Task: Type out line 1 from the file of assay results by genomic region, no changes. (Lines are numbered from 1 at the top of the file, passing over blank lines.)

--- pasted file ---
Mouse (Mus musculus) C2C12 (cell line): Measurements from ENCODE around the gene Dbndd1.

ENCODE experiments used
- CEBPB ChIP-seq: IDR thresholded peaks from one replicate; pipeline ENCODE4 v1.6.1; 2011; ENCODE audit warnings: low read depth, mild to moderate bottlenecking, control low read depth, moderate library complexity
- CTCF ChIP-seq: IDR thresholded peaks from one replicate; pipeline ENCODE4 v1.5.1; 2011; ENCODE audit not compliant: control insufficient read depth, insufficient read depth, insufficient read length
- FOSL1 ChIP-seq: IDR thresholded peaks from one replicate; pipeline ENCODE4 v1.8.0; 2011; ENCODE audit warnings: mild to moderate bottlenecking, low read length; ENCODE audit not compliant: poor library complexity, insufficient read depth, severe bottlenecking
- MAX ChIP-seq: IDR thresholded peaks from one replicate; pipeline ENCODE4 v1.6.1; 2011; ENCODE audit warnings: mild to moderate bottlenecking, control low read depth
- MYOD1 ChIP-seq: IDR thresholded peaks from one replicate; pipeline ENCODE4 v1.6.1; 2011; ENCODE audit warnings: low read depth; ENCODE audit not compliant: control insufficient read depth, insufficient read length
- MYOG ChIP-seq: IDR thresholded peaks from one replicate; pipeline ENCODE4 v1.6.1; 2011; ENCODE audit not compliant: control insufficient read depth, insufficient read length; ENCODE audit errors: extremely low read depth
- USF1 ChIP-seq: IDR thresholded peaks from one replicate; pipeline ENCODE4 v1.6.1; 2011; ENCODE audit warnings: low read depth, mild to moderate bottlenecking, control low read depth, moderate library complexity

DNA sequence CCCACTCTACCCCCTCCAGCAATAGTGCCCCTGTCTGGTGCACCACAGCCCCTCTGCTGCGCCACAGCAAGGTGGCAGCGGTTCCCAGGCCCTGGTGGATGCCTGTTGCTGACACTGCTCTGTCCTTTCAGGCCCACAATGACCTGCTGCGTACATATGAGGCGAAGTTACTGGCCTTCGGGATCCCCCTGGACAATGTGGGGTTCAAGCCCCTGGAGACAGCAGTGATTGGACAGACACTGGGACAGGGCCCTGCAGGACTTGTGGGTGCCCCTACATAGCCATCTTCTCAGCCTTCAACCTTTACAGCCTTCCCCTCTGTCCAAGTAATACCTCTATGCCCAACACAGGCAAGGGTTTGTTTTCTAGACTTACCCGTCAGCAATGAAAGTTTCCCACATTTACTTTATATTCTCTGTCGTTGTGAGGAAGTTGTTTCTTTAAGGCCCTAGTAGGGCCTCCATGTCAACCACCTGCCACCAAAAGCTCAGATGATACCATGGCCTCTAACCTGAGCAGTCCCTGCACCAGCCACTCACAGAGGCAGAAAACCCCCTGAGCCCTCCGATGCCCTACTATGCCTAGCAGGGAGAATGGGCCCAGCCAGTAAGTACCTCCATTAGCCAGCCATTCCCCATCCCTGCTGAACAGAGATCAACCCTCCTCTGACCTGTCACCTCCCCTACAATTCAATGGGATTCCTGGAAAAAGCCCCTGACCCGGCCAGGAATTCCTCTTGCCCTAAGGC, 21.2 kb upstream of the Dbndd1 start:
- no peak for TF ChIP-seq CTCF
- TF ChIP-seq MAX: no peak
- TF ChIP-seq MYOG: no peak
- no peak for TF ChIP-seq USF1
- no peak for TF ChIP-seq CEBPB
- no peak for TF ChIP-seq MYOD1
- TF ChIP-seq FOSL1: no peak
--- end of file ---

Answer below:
Mouse (Mus musculus) C2C12 (cell line): Measurements from ENCODE around the gene Dbndd1.